Salisbury - Larmer Tree Grounds
Tollard Royal : SP5 5PT
Salisbury - Larmer Tree Grounds : Map credit National Library of Scotland In 1880, Augustus Lane Fox inherited the Rushmore Estate and considerable wealth, on condition that he changed his surname to Pitt-Rivers. He created the 11 acre Larmer Tree* Pleasure Grounds, which had a racecourse, golf course, bowling green, tennis courts and a bicycle racing track. The grounds opened in 1885 and all the events that took place there were free to the public, General Pitt-Rivers paid all the expenses.

The first bicycle racing at Larmer Tree was the sports meeting on September 17th 1892 at which there were pony races, athletics and bicycle racing. The Salisbury and Winchester Journal reported that the races were held "in a field, opposite the popular Larmer Tree pleasure grounds." The bicycle events were a one mile handicap, open to members of the Larmer Tree RC and a three miles open handicap race.

The Larmer Tree Road Club existed in 1892, club riders appear in results of some local races, but there is no further information about the club.

The Larmer Tree meeting seems to have been held each year. On September 4th 1895, there were 10,000 visitors to the Larmer Tree grounds and the fete had refreshment booths, swings, coconut shies and shooting galleries. At the sports there was a 1½ miles handicap race for Pitt-Rivers' employees and cyclist living within five miles of the ground and a 2 miles open handicap, confined to riders living within 15 miles. The grounds were lit by hundreds of lanterns and there was dancing into the night with General Pitt-Rivers' private band.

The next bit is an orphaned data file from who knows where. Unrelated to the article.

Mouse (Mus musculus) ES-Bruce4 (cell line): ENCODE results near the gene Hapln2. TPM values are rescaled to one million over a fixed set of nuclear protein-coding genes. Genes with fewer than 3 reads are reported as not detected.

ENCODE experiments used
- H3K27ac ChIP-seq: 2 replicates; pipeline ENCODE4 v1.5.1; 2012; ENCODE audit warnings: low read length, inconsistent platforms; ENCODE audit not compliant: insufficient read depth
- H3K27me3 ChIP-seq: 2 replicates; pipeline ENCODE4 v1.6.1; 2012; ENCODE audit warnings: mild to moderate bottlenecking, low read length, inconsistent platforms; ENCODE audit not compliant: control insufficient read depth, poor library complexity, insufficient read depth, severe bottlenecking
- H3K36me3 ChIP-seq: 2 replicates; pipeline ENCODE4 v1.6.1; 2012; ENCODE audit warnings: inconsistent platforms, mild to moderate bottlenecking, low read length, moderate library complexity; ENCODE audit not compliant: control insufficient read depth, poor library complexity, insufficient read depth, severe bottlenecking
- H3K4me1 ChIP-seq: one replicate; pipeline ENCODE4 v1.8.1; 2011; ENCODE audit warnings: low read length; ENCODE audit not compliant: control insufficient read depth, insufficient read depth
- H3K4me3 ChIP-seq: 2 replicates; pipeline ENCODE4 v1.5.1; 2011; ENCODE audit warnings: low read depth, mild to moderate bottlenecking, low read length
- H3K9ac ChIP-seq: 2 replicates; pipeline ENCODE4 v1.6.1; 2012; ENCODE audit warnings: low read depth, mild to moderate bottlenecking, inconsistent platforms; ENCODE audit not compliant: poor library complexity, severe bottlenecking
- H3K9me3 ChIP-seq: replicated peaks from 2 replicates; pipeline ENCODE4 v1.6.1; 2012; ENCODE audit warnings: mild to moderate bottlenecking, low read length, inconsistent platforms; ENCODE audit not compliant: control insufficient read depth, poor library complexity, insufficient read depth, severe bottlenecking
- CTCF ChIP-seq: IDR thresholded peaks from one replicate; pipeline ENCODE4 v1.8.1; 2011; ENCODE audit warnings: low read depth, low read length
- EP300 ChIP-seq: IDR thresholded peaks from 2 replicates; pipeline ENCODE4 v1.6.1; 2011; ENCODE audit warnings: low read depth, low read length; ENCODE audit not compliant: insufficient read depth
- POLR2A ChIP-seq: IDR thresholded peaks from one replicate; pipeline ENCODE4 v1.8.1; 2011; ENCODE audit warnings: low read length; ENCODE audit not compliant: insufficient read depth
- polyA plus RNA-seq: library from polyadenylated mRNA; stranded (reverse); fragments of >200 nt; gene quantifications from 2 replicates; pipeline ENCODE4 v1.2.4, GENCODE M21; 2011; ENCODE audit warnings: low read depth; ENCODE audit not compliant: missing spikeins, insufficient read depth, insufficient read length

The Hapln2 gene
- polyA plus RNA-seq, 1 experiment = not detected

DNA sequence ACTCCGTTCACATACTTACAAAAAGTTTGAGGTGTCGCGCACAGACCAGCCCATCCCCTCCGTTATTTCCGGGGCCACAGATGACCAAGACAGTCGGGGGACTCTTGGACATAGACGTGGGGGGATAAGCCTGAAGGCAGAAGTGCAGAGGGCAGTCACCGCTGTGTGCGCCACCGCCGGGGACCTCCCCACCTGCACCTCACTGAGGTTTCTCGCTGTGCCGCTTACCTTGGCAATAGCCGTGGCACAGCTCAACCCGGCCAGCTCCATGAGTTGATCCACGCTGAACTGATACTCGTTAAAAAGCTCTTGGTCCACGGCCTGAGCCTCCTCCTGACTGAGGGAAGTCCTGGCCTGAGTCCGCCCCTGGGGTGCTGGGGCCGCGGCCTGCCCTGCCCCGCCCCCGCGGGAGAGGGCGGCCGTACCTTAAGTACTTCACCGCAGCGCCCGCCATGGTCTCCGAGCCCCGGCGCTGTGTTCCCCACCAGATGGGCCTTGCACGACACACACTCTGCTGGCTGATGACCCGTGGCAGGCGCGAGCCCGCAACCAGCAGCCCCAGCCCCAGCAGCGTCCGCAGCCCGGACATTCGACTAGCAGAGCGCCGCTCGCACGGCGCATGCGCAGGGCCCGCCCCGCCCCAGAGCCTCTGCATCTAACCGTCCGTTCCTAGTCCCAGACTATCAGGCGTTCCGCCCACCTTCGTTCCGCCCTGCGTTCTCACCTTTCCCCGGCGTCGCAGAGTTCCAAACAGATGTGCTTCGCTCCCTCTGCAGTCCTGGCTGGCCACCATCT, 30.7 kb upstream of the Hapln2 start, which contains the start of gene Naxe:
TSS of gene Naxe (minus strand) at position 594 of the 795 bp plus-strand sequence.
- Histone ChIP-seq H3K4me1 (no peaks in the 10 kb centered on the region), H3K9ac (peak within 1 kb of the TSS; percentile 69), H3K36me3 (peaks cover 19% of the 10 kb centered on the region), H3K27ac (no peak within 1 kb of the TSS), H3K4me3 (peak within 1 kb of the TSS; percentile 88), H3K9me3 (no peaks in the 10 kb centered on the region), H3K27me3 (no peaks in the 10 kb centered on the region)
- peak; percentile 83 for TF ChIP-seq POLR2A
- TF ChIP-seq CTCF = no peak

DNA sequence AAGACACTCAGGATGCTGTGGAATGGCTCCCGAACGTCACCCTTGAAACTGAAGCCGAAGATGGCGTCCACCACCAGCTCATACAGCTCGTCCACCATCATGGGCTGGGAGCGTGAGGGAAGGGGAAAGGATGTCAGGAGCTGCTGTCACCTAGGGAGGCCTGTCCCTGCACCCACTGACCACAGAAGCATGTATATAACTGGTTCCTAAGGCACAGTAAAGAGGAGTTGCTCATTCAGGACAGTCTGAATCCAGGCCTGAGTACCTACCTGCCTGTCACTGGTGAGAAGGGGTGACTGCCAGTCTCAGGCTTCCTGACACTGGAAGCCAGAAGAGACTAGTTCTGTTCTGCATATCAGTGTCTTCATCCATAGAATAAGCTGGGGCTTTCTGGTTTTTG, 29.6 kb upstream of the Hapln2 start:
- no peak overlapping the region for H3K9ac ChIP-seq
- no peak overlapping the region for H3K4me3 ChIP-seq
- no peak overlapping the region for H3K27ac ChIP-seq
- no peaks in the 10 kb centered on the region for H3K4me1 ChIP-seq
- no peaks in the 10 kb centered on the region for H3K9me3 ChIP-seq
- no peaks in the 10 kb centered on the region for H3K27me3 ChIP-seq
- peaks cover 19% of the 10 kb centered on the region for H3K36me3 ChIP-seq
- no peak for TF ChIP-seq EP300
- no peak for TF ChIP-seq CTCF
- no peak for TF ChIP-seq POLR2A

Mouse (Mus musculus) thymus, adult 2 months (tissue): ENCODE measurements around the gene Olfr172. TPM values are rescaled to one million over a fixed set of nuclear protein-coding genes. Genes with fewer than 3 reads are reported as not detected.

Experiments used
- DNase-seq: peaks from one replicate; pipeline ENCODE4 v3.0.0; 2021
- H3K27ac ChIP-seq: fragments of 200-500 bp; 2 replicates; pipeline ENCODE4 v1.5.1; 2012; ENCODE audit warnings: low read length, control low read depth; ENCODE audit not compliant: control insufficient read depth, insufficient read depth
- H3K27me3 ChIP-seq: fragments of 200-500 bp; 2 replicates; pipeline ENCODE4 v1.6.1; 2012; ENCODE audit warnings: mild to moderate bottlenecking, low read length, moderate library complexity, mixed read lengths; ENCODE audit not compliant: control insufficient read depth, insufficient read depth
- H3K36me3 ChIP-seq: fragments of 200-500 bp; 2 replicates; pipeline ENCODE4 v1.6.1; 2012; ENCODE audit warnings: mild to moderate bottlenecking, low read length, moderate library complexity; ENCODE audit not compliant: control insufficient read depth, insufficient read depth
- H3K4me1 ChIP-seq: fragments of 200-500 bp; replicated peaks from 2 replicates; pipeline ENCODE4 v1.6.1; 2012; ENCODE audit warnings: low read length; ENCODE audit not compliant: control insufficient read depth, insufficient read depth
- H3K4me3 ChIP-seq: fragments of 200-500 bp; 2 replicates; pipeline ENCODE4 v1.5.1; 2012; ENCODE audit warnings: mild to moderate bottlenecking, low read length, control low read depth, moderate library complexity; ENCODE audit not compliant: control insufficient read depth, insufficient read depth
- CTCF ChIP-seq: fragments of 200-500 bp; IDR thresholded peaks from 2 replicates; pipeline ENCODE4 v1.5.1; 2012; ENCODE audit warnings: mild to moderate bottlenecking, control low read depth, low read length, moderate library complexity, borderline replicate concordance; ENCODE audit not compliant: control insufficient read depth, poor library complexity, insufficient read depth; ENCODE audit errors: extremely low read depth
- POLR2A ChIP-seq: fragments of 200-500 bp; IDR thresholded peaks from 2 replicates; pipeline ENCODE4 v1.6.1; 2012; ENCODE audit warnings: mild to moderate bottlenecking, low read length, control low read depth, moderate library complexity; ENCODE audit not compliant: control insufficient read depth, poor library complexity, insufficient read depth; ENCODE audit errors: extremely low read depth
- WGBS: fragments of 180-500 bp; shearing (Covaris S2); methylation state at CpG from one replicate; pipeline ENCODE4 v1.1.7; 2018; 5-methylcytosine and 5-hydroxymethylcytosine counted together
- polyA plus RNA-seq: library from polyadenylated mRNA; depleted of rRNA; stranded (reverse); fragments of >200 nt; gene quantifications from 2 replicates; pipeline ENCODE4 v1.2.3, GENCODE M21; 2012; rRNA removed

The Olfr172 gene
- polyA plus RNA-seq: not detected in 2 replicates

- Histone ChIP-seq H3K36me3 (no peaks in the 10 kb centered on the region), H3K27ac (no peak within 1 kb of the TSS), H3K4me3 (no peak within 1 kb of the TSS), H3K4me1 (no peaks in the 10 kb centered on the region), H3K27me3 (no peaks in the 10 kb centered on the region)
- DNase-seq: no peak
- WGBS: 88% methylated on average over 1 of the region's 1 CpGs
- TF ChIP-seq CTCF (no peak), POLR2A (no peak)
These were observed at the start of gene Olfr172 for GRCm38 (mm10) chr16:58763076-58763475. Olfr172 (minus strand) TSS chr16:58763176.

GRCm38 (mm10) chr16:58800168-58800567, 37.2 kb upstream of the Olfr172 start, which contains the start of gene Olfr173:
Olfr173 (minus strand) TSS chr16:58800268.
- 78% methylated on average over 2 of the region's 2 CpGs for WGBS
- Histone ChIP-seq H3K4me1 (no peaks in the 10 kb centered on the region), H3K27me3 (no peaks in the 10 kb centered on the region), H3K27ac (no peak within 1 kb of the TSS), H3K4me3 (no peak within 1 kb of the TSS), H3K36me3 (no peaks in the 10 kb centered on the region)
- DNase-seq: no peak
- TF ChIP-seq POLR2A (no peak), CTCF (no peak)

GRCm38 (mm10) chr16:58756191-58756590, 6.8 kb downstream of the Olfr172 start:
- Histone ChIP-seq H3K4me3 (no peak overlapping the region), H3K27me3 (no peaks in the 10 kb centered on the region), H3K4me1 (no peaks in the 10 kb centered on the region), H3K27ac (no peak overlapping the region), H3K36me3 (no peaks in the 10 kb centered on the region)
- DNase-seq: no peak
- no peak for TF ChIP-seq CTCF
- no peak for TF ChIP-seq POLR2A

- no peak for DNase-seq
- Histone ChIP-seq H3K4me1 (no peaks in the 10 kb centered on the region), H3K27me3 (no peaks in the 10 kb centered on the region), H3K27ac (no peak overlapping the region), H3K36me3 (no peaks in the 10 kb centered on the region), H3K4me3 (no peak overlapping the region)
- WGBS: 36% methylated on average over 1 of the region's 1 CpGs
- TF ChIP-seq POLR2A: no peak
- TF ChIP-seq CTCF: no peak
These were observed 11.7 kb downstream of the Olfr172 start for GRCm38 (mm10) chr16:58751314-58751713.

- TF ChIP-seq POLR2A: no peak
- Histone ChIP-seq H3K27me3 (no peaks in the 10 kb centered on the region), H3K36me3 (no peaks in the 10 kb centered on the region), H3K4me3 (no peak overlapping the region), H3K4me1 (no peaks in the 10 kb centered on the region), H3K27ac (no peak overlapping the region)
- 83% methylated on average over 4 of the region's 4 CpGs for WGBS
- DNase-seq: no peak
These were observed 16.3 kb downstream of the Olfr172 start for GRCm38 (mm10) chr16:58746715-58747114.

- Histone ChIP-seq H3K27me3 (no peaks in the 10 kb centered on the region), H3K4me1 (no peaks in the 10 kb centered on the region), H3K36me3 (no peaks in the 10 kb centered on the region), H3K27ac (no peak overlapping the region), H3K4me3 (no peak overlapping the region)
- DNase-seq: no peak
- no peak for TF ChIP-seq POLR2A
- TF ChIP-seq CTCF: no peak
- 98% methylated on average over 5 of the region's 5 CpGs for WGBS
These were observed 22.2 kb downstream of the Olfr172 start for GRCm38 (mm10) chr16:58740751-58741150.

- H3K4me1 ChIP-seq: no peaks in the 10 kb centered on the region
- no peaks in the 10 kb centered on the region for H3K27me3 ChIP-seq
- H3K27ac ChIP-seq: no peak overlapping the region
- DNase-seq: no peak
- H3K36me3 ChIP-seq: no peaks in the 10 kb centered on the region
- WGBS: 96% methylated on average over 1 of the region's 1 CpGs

By 1899 the gardens were attracting over 44,000 people a year and were a popular day outing for holiday makers in nearby Bournemouth. On Sept 6th 1899 the fete had horse and pony racing, athletics and three bicycle races. This was the last bicycle racing at the Larmer Tree grounds as General Pitt-Rivers died in 1900 and after his death, the grounds were closed.

After ninety years of neglect, the gardens were restored and opened to the public in 1995. In 1999 a new Larmer Tree was planted to mark the millennium. The grounds are listed Grade II* and are an Area of Outstanding Natural Beauty.

* The Larmer tree was a tree on the ancient county boundary, it was possible a Wych elm tree, with links to King John, who hunted there in the 12th century. The original Larmer tree on the estate survived until 1894.

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Maps    : National Library of Scotland